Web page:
Plodding along

Running teaches me so much about life.  One of the greatest lessons I’ve taken from running is the value of persistence.  We talk about discipline and marvel at it in world class athletes.  I have friends and family who think that I’m very disciplined.  Not the ones who really know me, just the ones looking in from the outside.  Because I’m not that disciplined.  I’ve learned tricks along the way to make me stay in the game, but discipline?  Not this runner.  I struggle just like everyone else, probably more than most.  Persistence, on the other hand, should be my middle name.  I am truly like that proverbial dog with a bone, I don’t let it go until every ounce of goodness has been stripped from it and it lies forsaken in the grass.  This character trait serves me well in running, particularly when I have weeks like the last one.

I’ve mentioned before about the community of people who are my support staff.  They play such a pivotal role in my training.  Last week, at a running clinic I’ve been attending conducted by my friend, Mary, we identified something that will probably be one of the most important issues I’ve ever addressed as a runner.  It had to do with my running form.  I know that the most effective foot strike is mid foot, with slightly bent knee.  I’ve been doing that for years.  Imagine my surprise, then, when I watched a video of myself running and I clearly landed on my heel, knee straight as a board.  No wonder my hip bothers me so much!!  So, since I thought I was landing mid foot all this time, but wasn’t, how do I remedy that?  How do I know how it feels to do it right?  A short run the morning after the discovery wasn’t particularly helpful.  I was in my head the whole run, couldn’t relax, and didn’t know if I was doing it correctly or not.  I was very discouraged, and I really let it wig me out.  I’m a person who knows how to have a pity party on a large scale, so I threw myself one and didn’t run the rest of the week.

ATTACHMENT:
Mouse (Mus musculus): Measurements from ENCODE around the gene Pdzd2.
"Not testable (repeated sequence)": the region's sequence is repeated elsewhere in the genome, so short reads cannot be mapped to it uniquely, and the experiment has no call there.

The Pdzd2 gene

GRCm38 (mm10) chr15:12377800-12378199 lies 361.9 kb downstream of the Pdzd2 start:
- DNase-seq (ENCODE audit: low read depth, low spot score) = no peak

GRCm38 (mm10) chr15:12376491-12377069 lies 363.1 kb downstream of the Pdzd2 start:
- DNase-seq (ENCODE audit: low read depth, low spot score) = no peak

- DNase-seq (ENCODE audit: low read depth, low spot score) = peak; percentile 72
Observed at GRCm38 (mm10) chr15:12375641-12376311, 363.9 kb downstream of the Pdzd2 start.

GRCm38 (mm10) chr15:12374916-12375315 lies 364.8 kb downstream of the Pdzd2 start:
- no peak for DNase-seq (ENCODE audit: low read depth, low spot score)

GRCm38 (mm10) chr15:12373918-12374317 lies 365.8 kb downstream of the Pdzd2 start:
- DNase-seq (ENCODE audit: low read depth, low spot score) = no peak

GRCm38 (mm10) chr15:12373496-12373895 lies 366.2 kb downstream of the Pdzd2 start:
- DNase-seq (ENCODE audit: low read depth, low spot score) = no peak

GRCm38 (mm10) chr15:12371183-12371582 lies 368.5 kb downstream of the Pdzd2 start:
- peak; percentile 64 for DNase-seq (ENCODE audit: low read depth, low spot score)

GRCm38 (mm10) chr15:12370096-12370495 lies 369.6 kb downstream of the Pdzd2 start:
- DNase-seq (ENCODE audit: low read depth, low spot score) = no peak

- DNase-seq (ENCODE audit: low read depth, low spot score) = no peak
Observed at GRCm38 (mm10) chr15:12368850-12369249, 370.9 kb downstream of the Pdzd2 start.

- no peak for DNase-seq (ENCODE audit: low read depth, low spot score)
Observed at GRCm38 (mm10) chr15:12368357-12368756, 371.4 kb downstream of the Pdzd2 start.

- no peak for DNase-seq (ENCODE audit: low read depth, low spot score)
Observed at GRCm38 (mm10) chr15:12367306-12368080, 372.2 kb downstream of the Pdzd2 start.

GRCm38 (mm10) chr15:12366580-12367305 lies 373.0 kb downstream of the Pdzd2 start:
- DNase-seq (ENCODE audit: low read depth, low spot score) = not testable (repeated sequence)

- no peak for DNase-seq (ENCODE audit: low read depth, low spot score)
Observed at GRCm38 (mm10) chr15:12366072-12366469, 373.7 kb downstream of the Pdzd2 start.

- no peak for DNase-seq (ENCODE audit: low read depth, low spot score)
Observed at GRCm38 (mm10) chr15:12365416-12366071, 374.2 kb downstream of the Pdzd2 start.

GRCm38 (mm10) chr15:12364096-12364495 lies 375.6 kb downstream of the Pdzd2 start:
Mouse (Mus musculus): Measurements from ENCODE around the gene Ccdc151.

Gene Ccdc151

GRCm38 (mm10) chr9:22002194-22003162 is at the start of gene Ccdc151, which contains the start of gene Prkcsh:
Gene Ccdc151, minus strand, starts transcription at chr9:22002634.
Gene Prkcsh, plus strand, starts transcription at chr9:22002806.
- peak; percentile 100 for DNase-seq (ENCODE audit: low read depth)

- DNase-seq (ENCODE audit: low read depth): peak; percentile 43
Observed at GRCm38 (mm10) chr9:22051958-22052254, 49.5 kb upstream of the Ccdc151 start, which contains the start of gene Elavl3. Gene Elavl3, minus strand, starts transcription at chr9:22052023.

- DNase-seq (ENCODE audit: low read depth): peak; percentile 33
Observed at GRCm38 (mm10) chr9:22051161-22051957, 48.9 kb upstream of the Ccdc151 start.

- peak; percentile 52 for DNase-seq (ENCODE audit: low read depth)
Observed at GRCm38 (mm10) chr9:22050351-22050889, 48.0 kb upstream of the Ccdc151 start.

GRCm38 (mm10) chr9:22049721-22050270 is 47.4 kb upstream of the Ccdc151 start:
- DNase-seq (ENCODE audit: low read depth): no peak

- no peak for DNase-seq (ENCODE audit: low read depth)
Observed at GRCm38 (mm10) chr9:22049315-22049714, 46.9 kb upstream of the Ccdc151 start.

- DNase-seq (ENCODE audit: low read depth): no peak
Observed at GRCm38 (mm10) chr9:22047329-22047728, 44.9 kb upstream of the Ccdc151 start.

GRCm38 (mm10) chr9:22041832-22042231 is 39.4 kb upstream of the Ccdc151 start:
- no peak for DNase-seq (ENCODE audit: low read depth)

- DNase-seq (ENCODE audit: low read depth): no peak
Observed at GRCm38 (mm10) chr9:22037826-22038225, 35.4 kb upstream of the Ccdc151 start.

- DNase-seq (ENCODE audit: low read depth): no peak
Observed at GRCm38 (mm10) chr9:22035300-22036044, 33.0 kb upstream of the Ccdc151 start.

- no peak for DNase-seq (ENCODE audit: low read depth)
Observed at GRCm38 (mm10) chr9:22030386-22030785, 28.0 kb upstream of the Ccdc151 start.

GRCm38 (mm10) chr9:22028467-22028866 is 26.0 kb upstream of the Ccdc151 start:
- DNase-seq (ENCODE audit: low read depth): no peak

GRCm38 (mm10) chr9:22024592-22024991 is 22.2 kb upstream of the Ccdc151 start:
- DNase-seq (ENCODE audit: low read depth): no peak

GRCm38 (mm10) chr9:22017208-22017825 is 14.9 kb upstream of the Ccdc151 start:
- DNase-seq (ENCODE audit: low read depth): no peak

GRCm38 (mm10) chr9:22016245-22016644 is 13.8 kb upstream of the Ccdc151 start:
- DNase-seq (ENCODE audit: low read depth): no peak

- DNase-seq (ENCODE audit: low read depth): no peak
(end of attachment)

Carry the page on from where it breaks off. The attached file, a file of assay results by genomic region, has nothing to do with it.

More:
Fortunately, I have a village of accountability partners who won’t let me wallow in my pity.  My husband, who I thank God for many times daily, reminded me that I can do this, it’s just a matter of doing the work.  He actually used something I had said a few minutes earlier about someone else not wanting to do the work it takes to become more Godly to urge me along.  Hate it when he uses my words to bite me in the rear.  But, it was effective.  I also have a prayer warrior sister who takes the time to pray with me and for me when she knows I’m struggling.  Thank God for family who understand, support,  and encourage!

So, I got off the pity party bus and set about doing some research to see if I could decide how to make this easier.  Part of why I love running so much is that I don’t have to think about it, I can just let it flow while the voices in my head keep me company.  I needed to get back to that.  I finally found some research that recommends marching in place to help you understand how it feels to have the proper footstrike.  I’m oversimplifying, I used Mary’s advice as well as this to bring the proper form into play. This morning’s run was wonderful!  It was a short one (3 miles), but I maintained a very steady, easy pace which actually ended up being faster than I usually run the same distance.  Even though I’m not currently working on speed, that’s a nice little bonus.  I’m not there, yet, but at least I’m on my way.  I’ve always been Kenyan in my dreams, maybe this will help that become more of a reality.  😉

I think my point this morning is that discipline is simply about not giving up.  I have set some rather lofty goals for myself for this year (and beyond) that I will never achieve if I let every set back discourage me. I have to dig down and find my inner dog sometimes, but she’s there.  Ready to take on the world and keep me plodding along.

I’ve probably used this passage before, but it’s one of my favorites:

1 Therefore, since we have been justified through faith, we[a] have peace with God through our Lord Jesus Christ, 2through whom we have gained access by faith into this grace in which we now stand. And we[b] boast in the hope of the glory of God. 3 Not only so, but we[c] also glory in our sufferings, because we know that suffering produces perseverance;4 perseverance, character; and character, hope. Romans 5:1-4  (emphasis mine)

Suffering and perseverance.  Sounds like Paul was a runner.  

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